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Musician’s Dystonia

November 21, 2016

Neuroscientists are looking for the roots of musician’s dystonia, a condition similar to writer’s cramp.

Transcript

BOB HIRSHON (host):

Inside musician’s dystonia. I’m Bob Hirshon and this is Science Update.

Musicians’ livelihoods depend on fine motor control of their fingers. But all that practice can sometimes lead to “musician’s dystonia”, which causes the muscles of the hands to cramp up while playing. University of Western Ontario neuroscientist Naveed Ejaz says the condition has put an end to some professional careers.

NAVEED EJAZ (University of Western Ontario):

And what is it about how the brain is organized that if you hypertrain a system, that it falls into this disease state?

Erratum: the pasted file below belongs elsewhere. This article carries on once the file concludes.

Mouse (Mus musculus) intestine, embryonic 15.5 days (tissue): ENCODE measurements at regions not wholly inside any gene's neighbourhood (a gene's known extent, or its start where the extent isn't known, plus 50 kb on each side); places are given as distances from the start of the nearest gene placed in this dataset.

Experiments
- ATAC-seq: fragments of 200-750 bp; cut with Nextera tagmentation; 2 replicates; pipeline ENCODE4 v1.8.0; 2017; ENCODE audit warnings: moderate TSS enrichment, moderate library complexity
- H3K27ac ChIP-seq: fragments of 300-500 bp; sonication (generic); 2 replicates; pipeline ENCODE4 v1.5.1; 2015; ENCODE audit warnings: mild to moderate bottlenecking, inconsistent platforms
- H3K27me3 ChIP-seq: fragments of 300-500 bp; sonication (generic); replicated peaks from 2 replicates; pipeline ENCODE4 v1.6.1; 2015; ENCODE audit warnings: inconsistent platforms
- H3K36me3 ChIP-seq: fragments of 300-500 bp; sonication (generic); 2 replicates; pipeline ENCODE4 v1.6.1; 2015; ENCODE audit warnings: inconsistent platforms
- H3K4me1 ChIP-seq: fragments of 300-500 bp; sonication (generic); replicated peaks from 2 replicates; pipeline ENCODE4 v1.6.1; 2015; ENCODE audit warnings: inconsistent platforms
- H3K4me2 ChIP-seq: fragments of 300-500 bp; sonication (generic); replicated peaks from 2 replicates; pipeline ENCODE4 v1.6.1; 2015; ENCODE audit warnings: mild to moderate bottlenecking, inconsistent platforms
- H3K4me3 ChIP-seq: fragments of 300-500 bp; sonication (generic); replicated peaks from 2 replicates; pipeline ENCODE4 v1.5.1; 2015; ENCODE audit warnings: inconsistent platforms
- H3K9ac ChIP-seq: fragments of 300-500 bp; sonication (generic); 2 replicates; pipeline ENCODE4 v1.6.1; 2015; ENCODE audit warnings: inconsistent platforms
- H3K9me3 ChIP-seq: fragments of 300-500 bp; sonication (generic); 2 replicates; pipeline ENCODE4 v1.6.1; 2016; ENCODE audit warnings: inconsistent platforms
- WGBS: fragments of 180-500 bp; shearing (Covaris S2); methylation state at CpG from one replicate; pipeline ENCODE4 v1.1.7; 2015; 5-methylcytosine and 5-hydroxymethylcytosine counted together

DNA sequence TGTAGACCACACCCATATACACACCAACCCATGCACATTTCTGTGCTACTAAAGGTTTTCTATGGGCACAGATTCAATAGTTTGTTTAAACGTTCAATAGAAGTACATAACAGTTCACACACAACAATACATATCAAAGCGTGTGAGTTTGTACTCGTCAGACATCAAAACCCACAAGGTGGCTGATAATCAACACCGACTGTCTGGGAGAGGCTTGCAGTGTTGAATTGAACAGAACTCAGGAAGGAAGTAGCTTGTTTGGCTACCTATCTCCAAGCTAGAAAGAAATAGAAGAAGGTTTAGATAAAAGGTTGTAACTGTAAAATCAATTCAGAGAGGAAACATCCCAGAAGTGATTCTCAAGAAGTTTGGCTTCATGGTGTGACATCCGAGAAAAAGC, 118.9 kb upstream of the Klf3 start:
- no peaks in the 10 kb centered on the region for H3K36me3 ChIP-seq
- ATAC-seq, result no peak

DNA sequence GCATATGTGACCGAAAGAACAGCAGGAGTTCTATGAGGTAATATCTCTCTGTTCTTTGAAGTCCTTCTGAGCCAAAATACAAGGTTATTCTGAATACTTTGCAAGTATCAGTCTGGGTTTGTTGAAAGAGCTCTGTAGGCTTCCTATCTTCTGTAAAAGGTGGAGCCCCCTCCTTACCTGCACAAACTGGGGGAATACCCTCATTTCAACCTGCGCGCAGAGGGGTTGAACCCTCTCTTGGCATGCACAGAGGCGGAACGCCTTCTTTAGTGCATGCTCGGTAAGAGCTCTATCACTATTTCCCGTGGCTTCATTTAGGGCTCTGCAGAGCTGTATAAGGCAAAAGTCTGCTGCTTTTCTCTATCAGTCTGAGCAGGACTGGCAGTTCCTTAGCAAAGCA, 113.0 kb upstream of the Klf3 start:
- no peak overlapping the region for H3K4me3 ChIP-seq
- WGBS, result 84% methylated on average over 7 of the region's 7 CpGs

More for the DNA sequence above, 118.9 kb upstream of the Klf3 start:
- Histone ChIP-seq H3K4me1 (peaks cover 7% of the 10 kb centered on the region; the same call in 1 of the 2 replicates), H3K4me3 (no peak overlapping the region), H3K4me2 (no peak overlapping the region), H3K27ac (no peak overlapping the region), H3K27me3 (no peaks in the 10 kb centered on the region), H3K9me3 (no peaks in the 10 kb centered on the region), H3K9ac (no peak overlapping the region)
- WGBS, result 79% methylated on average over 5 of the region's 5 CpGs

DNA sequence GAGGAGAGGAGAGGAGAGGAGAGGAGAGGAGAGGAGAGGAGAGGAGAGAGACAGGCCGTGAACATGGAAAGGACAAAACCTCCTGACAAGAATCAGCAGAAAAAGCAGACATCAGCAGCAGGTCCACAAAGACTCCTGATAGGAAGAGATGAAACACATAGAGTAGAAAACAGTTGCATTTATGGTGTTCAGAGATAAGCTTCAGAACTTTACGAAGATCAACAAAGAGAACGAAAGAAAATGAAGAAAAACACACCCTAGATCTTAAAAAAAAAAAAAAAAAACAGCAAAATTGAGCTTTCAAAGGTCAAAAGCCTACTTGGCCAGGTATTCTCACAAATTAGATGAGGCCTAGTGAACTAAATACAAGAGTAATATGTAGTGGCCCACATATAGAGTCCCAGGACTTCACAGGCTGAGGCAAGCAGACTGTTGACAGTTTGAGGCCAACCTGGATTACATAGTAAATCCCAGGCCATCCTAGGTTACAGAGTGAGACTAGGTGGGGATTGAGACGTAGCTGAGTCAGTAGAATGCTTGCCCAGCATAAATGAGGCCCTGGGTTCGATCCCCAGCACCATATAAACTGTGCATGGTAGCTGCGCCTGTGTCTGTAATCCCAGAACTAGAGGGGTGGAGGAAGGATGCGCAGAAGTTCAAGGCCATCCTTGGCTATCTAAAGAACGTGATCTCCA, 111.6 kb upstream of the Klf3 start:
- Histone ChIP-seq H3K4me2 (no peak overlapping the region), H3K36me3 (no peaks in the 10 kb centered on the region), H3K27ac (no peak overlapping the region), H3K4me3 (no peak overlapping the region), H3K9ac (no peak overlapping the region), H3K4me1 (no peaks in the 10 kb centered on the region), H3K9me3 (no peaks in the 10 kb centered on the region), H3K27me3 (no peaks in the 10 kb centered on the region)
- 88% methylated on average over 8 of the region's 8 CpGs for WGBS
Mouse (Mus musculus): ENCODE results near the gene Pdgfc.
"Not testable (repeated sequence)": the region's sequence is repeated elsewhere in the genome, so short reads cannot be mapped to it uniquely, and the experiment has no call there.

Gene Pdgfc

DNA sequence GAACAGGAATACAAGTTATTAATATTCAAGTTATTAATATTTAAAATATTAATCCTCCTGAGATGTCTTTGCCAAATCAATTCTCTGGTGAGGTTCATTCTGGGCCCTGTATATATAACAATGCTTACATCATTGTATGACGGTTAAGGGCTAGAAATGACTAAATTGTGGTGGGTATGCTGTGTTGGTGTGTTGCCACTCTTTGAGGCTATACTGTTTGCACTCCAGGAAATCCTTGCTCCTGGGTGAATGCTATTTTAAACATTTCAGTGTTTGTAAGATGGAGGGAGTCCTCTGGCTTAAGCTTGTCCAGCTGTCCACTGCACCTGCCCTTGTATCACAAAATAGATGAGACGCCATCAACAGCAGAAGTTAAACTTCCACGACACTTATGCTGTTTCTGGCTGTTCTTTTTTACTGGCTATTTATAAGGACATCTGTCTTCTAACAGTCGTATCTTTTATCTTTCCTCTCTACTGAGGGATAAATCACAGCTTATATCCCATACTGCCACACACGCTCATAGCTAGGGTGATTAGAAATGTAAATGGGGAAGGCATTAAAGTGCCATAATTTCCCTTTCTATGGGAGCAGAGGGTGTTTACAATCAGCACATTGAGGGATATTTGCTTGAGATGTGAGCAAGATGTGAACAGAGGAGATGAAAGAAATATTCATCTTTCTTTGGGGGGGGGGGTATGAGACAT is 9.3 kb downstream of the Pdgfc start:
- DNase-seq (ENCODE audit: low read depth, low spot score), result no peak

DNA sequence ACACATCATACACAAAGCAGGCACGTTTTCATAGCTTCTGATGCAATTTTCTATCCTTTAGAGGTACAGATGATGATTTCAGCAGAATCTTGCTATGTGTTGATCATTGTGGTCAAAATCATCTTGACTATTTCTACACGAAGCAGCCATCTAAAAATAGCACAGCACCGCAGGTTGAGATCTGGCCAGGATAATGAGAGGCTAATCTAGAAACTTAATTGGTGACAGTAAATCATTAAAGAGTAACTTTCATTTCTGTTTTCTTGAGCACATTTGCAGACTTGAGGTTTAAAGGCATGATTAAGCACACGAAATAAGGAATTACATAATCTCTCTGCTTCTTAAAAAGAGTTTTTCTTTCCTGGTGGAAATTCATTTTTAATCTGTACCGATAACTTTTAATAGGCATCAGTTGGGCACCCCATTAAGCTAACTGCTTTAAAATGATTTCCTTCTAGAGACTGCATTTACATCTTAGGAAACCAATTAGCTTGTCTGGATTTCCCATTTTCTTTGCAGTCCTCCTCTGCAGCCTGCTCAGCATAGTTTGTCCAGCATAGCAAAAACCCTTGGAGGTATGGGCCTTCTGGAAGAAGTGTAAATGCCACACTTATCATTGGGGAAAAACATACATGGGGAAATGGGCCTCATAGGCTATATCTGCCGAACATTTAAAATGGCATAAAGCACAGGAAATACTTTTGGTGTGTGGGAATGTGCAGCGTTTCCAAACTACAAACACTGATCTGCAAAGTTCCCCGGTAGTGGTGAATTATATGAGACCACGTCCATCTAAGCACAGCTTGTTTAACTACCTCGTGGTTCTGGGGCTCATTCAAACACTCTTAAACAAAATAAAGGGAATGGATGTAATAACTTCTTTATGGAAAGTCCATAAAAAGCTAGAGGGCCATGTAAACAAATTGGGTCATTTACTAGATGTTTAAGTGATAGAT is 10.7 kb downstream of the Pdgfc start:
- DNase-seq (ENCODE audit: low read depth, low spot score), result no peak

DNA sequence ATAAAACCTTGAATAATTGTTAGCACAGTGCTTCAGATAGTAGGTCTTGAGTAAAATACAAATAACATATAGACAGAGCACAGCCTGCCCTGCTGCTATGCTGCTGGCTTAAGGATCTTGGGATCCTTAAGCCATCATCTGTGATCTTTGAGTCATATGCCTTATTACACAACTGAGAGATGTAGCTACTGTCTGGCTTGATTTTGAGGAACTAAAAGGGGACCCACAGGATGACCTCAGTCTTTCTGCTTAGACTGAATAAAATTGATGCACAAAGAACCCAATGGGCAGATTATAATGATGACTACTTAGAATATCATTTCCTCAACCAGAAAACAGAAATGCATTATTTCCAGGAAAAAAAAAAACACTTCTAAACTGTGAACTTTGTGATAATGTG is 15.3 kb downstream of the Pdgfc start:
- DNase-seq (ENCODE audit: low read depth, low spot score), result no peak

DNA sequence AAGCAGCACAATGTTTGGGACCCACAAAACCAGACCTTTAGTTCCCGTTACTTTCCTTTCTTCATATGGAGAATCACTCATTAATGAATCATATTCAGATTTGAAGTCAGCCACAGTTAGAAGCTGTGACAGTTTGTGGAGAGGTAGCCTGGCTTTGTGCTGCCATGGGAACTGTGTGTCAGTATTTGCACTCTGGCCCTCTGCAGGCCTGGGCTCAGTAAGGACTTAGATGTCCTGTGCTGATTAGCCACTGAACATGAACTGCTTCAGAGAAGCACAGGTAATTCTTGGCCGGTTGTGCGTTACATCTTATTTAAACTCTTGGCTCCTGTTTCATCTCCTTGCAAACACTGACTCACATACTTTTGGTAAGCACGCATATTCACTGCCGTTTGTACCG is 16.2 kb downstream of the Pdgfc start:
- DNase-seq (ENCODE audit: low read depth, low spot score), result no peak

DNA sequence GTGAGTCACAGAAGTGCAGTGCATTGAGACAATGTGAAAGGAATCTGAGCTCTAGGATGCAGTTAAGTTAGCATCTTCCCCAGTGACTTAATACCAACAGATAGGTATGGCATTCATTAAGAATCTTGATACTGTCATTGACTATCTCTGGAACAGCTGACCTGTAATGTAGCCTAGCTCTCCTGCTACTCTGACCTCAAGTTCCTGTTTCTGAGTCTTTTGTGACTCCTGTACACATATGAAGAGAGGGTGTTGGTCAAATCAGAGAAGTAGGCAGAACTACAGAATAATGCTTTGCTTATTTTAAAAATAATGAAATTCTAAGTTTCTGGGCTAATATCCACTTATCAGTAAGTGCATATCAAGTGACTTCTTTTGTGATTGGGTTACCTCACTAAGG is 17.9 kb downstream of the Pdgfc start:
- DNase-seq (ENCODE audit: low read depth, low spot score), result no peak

HIRSHON:

So far, his team has discovered that dystonia patients can’t move each finger independently. But even so, the problem doesn’t seem to be due to some mix up in the part of the brain that controls hand movements, as previously thought. At the annual meeting of the Society for Neuroscience, Ejaz expressed hope that getting to the root causes of the condition will lead to better therapies.

EJAZ:

You really want to help people that are afflicted with the condition.

HIRSHON:

I’m Bob Hirshon, for AAAS, the science society.

Story by Susanne Bard